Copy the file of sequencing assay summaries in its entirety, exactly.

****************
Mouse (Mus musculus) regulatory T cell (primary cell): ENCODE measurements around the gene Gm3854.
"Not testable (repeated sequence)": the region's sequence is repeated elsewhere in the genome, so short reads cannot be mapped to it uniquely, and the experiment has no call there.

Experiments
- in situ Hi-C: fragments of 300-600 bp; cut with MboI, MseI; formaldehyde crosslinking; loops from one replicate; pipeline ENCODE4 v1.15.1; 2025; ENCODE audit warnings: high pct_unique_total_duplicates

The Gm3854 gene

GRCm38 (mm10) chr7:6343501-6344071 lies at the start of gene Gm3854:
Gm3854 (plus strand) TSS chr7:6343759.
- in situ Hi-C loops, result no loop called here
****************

Mouse (Mus musculus) regulatory T cell (primary cell): ENCODE measurements around the gene Gm3854.
"Not testable (repeated sequence)": the region's sequence is repeated elsewhere in the genome, so short reads cannot be mapped to it uniquely, and the experiment has no call there.

Experiments
- in situ Hi-C: fragments of 300-600 bp; cut with MboI, MseI; formaldehyde crosslinking; loops from one replicate; pipeline ENCODE4 v1.15.1; 2025; ENCODE audit warnings: high pct_unique_total_duplicates

The Gm3854 gene

GRCm38 (mm10) chr7:6343501-6344071 lies at the start of gene Gm3854:
Gm3854 (plus strand) TSS chr7:6343759.
- in situ Hi-C loops, result no loop called here